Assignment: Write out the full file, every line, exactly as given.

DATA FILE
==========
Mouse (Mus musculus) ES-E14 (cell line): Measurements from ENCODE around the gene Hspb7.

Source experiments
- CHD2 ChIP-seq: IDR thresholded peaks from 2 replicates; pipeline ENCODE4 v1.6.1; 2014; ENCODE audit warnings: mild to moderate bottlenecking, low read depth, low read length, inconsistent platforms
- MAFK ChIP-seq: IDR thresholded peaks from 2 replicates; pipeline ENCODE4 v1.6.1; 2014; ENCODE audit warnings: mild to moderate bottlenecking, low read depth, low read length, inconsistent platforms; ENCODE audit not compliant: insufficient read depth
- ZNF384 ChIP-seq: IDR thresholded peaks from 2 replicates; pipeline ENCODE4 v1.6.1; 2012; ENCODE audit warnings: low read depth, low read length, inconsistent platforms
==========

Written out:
Mouse (Mus musculus) ES-E14 (cell line): Measurements from ENCODE around the gene Hspb7.

Source experiments
- CHD2 ChIP-seq: IDR thresholded peaks from 2 replicates; pipeline ENCODE4 v1.6.1; 2014; ENCODE audit warnings: mild to moderate bottlenecking, low read depth, low read length, inconsistent platforms
- MAFK ChIP-seq: IDR thresholded peaks from 2 replicates; pipeline ENCODE4 v1.6.1; 2014; ENCODE audit warnings: mild to moderate bottlenecking, low read depth, low read length, inconsistent platforms; ENCODE audit not compliant: insufficient read depth
- ZNF384 ChIP-seq: IDR thresholded peaks from 2 replicates; pipeline ENCODE4 v1.6.1; 2012; ENCODE audit warnings: low read depth, low read length, inconsistent platforms